International Justice

CJ354 Endicott College

A Case for Transnational Justice

Law, in theory, should adapt to fit the magnitude of crimes committed.  Such was the case with the Nuremberg Trials after World War II, and with the creation of the International Criminal Court in 2000.  After periods of crime beyond what the world had previously seen, international forces came together to make retributive justice fit the scope atrocity the world had seen.  However, there is a type, or a system, of crime that international transitional justice systems still don’t really have the capacity to cope with– transnational crimes.

During the Cold War, the United States pursued policies and supported regimes worldwide that pushed forward anti-communist ideology.  In Latin America, this policy manifested itself in support of brutal military dictatorships that systematically “disappeared” all dissidents. In certain cases, such as in Chile, the United States even played an instrumental role in orchestrating military coups, overthrowing left-wing regimes.  The United States took part in Operation Condor, a transnational, covert intelligence operation through which left-leaning subversives were eliminated, no matter where in the Western Hemisphere they fled.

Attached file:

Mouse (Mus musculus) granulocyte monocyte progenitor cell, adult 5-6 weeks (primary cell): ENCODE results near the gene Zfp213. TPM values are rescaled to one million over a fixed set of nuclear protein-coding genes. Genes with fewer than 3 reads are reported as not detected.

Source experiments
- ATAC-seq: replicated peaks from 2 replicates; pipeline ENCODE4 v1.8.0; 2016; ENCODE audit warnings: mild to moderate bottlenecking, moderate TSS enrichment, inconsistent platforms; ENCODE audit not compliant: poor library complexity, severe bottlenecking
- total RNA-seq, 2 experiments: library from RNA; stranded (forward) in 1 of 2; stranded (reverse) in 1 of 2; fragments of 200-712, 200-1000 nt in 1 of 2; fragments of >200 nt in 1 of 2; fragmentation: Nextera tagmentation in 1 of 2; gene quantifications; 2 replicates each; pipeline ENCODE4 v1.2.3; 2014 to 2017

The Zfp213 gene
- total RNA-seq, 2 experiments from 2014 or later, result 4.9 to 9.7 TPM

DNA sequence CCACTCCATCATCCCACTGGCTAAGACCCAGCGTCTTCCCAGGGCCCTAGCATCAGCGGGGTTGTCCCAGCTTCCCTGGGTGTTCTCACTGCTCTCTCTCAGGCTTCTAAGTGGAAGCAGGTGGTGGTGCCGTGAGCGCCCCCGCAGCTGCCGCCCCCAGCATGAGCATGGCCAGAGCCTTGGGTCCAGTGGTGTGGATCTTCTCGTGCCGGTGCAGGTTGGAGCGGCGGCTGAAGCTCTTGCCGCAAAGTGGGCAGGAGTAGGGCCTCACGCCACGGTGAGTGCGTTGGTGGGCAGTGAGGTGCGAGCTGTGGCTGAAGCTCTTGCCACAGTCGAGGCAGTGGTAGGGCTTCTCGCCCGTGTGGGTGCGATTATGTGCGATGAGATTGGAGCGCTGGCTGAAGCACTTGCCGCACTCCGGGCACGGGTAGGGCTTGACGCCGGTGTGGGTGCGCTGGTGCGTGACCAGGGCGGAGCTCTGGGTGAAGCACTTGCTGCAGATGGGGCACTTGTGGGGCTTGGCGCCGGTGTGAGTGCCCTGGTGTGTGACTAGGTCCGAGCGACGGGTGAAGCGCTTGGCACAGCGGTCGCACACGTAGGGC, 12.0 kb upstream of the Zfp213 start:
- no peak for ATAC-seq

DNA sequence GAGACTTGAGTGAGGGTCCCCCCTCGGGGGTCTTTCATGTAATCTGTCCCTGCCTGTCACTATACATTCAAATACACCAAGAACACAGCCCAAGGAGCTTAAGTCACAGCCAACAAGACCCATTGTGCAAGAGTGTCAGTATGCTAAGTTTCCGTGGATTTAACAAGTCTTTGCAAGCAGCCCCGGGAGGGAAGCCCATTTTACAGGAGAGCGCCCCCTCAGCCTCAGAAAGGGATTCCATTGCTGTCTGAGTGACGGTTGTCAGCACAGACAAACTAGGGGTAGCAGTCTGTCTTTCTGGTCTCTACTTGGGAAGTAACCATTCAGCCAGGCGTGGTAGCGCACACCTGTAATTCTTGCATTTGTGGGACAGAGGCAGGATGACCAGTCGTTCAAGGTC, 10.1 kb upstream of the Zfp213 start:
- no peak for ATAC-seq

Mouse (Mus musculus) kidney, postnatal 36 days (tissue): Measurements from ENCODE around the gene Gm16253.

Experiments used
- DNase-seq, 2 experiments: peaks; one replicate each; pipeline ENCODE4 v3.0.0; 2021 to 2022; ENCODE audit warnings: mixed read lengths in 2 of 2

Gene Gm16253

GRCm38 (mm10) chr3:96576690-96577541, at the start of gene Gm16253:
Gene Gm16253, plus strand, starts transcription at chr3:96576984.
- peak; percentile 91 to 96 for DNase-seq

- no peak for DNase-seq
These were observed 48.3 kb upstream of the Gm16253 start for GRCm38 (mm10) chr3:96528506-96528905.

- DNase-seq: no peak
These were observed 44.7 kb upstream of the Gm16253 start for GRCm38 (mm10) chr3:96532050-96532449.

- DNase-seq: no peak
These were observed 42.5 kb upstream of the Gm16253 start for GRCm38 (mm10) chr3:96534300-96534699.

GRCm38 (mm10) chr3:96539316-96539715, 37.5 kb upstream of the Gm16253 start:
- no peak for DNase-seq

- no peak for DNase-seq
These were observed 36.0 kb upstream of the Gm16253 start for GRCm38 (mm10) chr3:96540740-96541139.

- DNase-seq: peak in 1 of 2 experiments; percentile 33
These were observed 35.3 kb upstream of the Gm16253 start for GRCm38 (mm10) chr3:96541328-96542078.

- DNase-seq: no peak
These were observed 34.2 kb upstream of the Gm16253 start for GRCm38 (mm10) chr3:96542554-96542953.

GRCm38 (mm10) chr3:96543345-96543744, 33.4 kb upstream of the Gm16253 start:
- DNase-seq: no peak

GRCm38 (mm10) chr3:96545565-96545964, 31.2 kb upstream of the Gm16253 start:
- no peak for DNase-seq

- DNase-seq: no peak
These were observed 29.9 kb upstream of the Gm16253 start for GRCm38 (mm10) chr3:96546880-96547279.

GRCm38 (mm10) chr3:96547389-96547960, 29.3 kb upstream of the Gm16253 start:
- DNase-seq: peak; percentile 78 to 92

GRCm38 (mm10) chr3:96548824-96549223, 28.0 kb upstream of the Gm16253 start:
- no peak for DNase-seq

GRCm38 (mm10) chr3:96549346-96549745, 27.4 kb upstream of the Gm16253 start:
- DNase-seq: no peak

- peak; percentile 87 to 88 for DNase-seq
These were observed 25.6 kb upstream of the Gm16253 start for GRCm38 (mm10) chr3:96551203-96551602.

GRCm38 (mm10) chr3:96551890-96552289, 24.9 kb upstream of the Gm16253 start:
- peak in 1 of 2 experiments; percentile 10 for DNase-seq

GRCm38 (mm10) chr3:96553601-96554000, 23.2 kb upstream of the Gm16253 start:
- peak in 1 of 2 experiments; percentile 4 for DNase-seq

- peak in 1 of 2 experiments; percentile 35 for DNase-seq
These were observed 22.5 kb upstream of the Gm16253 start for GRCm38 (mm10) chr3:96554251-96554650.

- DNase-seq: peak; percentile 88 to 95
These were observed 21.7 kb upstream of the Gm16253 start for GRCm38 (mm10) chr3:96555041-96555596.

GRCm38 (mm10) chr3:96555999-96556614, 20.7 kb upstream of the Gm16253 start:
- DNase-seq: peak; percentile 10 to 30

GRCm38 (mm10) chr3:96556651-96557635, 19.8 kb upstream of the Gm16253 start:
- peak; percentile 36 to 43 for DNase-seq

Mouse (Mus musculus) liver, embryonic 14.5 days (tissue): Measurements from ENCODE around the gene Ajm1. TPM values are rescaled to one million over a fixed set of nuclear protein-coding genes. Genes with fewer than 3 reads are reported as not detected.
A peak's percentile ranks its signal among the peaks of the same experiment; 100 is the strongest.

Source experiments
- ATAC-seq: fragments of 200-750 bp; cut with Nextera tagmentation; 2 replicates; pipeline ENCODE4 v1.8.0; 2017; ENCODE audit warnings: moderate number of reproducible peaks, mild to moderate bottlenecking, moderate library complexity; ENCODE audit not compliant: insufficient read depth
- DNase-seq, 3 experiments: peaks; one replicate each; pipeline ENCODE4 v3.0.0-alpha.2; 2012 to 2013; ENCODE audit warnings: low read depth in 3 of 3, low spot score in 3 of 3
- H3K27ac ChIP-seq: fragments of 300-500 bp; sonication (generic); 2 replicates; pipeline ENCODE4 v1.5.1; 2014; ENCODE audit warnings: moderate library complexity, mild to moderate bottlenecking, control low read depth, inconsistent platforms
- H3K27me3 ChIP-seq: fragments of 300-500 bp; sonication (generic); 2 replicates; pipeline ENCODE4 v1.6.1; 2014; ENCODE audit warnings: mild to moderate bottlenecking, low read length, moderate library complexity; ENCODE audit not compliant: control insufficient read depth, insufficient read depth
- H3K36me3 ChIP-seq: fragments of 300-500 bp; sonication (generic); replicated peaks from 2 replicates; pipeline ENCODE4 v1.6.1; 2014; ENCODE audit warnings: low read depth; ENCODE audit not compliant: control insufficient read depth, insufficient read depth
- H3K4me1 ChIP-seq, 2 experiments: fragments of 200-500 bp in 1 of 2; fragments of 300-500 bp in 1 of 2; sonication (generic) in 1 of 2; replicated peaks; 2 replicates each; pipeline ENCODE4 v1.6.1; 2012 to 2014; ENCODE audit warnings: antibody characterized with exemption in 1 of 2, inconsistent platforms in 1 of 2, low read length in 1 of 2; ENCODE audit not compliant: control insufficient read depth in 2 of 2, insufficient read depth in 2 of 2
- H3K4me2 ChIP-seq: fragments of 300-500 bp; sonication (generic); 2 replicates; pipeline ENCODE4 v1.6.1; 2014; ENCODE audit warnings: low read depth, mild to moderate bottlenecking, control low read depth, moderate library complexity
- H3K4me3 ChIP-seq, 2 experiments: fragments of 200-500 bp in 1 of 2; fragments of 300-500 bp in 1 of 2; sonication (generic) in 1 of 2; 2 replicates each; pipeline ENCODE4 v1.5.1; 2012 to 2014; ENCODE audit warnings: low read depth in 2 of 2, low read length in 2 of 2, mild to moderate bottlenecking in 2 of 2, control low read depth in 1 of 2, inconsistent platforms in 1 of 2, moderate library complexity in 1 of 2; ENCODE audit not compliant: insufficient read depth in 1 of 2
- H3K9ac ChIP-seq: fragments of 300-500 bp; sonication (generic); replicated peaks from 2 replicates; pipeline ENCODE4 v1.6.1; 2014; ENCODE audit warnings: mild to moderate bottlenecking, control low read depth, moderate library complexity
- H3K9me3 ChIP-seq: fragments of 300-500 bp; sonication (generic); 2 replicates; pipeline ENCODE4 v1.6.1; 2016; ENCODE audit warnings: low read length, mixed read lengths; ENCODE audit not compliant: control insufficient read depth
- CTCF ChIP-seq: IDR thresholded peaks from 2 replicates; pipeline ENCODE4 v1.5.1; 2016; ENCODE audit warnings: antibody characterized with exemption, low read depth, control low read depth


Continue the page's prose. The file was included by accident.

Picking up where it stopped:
The current legal framework does not necessarily allow for prosecution of those involved in  Operation Condor.  As it stands, jurisdiction is based on the state.  A crime must have been committed on a state’s soil, against a citizen of that state, or by a citizen of that state, in order to establish jurisdiction within that state.  Universal jurisdiction is, of course, important, because it allows third party states to prosecute, but this, too has its problems.  First, it is very difficult to establish universal jurisdiction because universal jurisdiction only applies to atrocity crimes.  Second, it is still assumes prosecutions should take place in states’ courts, under a states’ systems.  This is why a system of transnational justice is necessary.  Those who planned and executed Operation Condor were not persecuting a particular state, but rather a particular ideology.  International crime crosses national borders.  Transnational crime transcends them.

If the crime is transnational, shouldn’t the justice process be, too?

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